Texas will slip into a recession due to falling oil prices
Debate Rounds (3)
First round is acceptance. I hope the opposing side is ready to face a Texan. The opposing side will debate why Texas will go into a recession due to falling oil prices.
As a Texan myself, I hope that you are the winner of this debate, let the games begin!
Now due to historical evidence I can understand why my opponent believes that Texas will fall into a recession, however the economy of Texas has changed since the last recession caused by oil. I live in Austin and the economy here is not based on oil or the oil business, but is instead a service based economy (economy in which a service is provided for currency. ie: banking, shipping, tech support ect.). In fact our economy will do better here in central Texas due to the large amount of tech companies and the fact that plastics will be cheaper due to falling oil prices is a huge boost for tech companies. Now in places like the Houston area this could be a big deal, but even there refining is not as big as it used to be. In fact in Houston a service based economy has taken hold and refining oil is becoming less and less a part of Houston's economy now that shipping and other industries are beginning to grow. In north Texas , Dallas is a huge urban metropolis with a service based industry. So due to Texas's move away from a oil based economy, I believe that falling oil prices will have little to no effect on our economy.
Thank you, Con, I apologize for the late response, and I may not be able to write a full response due to a fever, but we will see.
You see, you claim that the Texas economy has shifted more to other industries, and this is true, but Oil and Gas still remain some of the biggest industries in Texas. You see, the Oil and Gas industry is outpacing most of the industry, even in this job crisis we can observe today.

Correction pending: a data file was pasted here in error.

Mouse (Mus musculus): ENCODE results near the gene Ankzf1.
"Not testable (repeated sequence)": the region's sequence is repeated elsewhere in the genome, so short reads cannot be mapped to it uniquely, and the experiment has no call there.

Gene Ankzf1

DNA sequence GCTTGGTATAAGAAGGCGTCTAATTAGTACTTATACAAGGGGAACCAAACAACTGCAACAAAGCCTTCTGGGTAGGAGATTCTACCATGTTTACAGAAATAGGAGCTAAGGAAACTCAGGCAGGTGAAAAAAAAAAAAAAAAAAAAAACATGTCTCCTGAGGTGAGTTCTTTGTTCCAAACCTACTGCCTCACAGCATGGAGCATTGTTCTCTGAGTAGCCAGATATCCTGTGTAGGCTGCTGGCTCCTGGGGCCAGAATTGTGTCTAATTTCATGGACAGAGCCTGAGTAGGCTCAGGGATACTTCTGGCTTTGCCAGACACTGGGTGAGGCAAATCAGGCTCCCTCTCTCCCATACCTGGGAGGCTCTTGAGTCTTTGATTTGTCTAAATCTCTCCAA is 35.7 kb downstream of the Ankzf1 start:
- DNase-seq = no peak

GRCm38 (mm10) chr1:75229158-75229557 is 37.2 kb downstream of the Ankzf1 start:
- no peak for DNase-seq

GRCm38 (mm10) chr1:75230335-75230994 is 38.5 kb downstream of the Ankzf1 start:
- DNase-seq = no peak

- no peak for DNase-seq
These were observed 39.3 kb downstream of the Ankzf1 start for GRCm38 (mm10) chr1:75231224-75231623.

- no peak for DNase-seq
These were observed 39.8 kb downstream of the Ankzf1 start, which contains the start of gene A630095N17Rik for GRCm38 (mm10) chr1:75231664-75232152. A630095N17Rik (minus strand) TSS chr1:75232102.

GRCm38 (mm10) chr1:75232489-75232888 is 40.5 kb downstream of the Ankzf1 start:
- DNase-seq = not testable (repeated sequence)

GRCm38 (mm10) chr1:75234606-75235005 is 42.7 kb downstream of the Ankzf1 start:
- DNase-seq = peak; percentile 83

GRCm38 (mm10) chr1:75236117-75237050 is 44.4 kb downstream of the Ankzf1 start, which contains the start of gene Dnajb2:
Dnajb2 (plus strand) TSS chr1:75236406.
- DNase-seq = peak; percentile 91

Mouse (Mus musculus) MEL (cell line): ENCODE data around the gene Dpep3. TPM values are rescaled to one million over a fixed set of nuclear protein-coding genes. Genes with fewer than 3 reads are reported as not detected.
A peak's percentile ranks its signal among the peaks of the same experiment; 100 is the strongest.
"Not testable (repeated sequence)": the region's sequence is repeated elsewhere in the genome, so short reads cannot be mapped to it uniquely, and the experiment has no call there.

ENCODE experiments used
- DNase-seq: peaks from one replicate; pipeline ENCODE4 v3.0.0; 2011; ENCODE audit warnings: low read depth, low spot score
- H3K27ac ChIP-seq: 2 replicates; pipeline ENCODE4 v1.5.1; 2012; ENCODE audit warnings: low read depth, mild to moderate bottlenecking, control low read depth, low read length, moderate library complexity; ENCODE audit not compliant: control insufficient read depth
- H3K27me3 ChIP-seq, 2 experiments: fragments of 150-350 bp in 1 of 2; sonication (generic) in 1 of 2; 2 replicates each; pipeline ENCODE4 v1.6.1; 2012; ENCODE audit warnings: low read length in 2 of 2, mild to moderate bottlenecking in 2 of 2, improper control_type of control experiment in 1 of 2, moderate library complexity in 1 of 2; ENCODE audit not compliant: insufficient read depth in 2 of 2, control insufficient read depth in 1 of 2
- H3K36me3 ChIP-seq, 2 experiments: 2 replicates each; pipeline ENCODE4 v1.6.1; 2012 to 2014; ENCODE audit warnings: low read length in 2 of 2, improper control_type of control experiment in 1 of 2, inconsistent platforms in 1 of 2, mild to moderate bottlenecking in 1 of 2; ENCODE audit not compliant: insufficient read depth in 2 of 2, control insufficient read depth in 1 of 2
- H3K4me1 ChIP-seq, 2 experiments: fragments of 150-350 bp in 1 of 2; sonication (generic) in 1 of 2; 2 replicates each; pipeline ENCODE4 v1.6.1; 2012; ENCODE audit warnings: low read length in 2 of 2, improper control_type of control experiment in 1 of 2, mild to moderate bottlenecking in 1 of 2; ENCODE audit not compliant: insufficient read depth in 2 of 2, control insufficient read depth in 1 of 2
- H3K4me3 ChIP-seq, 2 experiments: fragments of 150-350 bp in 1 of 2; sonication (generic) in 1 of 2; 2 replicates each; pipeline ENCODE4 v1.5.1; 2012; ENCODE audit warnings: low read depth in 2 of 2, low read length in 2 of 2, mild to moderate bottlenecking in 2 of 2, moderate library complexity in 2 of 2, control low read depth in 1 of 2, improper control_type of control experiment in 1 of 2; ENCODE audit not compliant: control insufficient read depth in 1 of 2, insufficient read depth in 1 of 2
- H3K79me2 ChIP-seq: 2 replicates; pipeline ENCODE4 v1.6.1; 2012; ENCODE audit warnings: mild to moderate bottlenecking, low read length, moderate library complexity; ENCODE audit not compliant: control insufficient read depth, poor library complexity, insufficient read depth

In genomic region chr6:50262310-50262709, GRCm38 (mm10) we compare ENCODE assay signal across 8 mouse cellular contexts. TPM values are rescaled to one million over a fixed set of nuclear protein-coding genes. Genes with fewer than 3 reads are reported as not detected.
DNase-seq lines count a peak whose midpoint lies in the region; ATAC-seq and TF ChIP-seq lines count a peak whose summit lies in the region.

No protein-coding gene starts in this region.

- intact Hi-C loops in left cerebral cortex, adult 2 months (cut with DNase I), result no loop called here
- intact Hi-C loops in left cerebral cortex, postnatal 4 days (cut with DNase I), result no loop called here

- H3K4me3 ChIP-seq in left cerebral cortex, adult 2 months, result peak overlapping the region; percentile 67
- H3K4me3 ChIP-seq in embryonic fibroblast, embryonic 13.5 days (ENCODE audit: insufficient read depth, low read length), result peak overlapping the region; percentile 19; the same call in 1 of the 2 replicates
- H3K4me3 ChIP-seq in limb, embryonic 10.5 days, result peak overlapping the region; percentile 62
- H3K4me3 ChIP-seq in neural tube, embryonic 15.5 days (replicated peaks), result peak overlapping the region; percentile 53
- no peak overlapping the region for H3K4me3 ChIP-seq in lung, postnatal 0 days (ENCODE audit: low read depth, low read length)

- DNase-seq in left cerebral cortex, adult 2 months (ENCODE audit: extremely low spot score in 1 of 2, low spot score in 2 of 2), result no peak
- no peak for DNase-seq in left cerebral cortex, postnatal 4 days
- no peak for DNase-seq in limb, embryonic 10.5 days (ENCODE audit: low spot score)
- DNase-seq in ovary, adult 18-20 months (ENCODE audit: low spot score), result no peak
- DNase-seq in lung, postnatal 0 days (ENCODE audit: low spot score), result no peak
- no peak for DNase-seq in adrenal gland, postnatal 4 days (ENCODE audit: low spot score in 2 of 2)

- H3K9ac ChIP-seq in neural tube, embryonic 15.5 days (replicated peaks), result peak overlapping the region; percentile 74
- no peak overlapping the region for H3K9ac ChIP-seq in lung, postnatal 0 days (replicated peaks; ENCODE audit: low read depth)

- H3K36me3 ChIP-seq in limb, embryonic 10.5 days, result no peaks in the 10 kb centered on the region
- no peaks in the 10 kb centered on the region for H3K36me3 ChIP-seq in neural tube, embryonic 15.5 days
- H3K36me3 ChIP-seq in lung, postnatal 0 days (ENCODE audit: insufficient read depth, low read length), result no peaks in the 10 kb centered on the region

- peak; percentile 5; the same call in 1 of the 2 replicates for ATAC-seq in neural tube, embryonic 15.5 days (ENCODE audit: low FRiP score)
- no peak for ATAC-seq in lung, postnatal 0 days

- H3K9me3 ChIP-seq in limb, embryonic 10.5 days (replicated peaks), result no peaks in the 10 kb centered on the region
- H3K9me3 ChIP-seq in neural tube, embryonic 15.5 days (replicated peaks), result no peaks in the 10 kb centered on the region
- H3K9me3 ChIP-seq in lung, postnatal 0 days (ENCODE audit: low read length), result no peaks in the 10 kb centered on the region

The ripple effects are everywhere. Think about the role of oil in your life, it is not only the source of many of our fuels, but it is also critical in making lubricants, chemicals, and many other things that we come into contact with every day.
The industry is also responsible for almost $1.2 trillion in annual GDP and supports 1.3 million jobs in manufacturing alone. If you think about the law, accounting, and engineering firms that serve the industry, the pipe, drilling equipment, and other manufactured goods that it requires, and the large payrolls and their effects on consumer spending, you will begin to get a picture of the enormity of the industry.
To visualize the supreme rule Texas has over the industry, just take a look at this graph.
As you can see, Texas makes around four times the gross product and around five times as many jobs as Oklahoma, the next biggest state.
I hope you now understand that, if oil prices do drop enough to warrant a loss of these assets of the industry, it would be disastrous.
ceaser8901 forfeited this round.
Well, I was hoping for a good end to this debate, oh well.
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Vote Placed by lannan13 2 years ago
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